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Topics: Change Management, Communications Management, Construction
Dispute on construction contracts
What are the major causes leading to dispute ? Please share your experience.
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I have found that it is when there are contradictions between contract documents. While often there is a hierarchy established for interpretation of the documents (i.e. which document holds precedence over others) that is often challenged by the contractor for good reason. I find that 'Notes' and 'Equipment Lists' found on drawings are often the cause of disputes as they conflict what is in the technical specifications. Often 'Notes' are added and Equipment Lists updated by the Engineer at the last minute to include project-specific requirements and to avoid rewriting 'outdated overused Technical Specifications. . As the Technical Specifications usually take precedence over the Drawings, the dispute arises when the contractor finds the requirements of the Technical Specifications to his/her advantage and provides 'as specified' whereas the Engineer/Client desires what is called out on the Drawings. A short-cut taken by the Engineer causes this conflict. The rule of thumb should be never place performance criteria on drawings; they belong in the specifications and that is usually where they are. Equipment lists belong in one document only. Having said criteria in both places will often cause conflict and lead to a dispute.
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1 reply by Chandrashekhar Thatte
Apr 04, 2017 6:40 AM
Chandrashekhar Thatte
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I completely endorse your observations on contradictions the "Notes and Equipment List"create when they fundamentally clash with contract provisions.The project specific requirement should be explicitly included in the Bid documents under technical specifications and item description or in the contract scope as the case may be depending on type of contract-Item rate/Design and Build/Lump-Sump contract.

Major causes leading to dispute,according to me,are 1) Failure to properly administer the contract 2) Poorly drafted or incomplete and unsubstantiated claim 3) Error and or Omission in the contract document 4) Incomplete design information or Employer requirement(For Design and Build contract)and 5) Employer/Contractor/Sub-contractor failing to understand and /or comply with its contractual obligations.
Not Delivering on time, lots of deficiencies at the end pf the project, bad performance.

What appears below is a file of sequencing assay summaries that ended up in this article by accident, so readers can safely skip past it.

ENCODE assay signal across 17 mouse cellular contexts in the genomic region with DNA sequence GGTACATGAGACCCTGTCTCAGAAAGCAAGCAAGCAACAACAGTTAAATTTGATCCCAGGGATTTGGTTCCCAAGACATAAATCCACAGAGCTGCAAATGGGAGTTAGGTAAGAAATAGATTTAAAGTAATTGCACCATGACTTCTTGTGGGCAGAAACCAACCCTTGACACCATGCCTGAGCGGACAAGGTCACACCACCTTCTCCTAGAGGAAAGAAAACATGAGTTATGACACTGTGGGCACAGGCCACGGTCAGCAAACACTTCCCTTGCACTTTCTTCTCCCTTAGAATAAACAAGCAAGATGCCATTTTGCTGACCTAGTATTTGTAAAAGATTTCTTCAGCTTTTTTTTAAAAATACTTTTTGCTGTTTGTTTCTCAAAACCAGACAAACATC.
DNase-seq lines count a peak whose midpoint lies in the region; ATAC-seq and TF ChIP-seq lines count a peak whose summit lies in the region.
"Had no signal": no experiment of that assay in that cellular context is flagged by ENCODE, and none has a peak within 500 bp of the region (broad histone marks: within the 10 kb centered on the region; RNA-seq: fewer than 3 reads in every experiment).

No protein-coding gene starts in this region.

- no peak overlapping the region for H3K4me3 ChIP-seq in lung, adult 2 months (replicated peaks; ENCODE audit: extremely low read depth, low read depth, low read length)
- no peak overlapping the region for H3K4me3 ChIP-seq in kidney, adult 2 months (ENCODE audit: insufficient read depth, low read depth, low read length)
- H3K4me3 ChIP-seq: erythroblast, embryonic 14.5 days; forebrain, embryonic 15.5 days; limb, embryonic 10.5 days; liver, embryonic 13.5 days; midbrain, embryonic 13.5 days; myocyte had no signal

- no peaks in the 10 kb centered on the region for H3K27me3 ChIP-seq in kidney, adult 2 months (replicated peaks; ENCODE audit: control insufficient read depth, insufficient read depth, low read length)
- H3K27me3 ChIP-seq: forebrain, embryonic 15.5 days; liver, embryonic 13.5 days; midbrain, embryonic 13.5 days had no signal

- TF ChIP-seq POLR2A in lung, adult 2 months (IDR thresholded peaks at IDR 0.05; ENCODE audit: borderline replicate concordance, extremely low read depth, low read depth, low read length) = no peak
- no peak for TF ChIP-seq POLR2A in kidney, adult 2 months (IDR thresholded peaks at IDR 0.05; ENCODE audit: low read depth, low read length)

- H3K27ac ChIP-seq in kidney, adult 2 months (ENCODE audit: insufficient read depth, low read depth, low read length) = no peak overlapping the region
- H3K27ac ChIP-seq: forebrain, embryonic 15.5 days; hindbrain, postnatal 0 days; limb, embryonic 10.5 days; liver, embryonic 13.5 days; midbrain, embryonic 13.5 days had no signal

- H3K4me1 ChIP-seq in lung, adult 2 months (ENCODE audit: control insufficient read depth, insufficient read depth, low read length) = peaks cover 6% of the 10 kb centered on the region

1. Delay
2. Poor/substandard materials used
3. Off specification
4. Cost Overrun
Apr 01, 2017 9:03 AM
Replying to Daniel Petrowski
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I have found that it is when there are contradictions between contract documents. While often there is a hierarchy established for interpretation of the documents (i.e. which document holds precedence over others) that is often challenged by the contractor for good reason. I find that 'Notes' and 'Equipment Lists' found on drawings are often the cause of disputes as they conflict what is in the technical specifications. Often 'Notes' are added and Equipment Lists updated by the Engineer at the last minute to include project-specific requirements and to avoid rewriting 'outdated overused Technical Specifications. . As the Technical Specifications usually take precedence over the Drawings, the dispute arises when the contractor finds the requirements of the Technical Specifications to his/her advantage and provides 'as specified' whereas the Engineer/Client desires what is called out on the Drawings. A short-cut taken by the Engineer causes this conflict. The rule of thumb should be never place performance criteria on drawings; they belong in the specifications and that is usually where they are. Equipment lists belong in one document only. Having said criteria in both places will often cause conflict and lead to a dispute.
I completely endorse your observations on contradictions the "Notes and Equipment List"create when they fundamentally clash with contract provisions.The project specific requirement should be explicitly included in the Bid documents under technical specifications and item description or in the contract scope as the case may be depending on type of contract-Item rate/Design and Build/Lump-Sump contract.

Major causes leading to dispute,according to me,are 1) Failure to properly administer the contract 2) Poorly drafted or incomplete and unsubstantiated claim 3) Error and or Omission in the contract document 4) Incomplete design information or Employer requirement(For Design and Build contract)and 5) Employer/Contractor/Sub-contractor failing to understand and /or comply with its contractual obligations.

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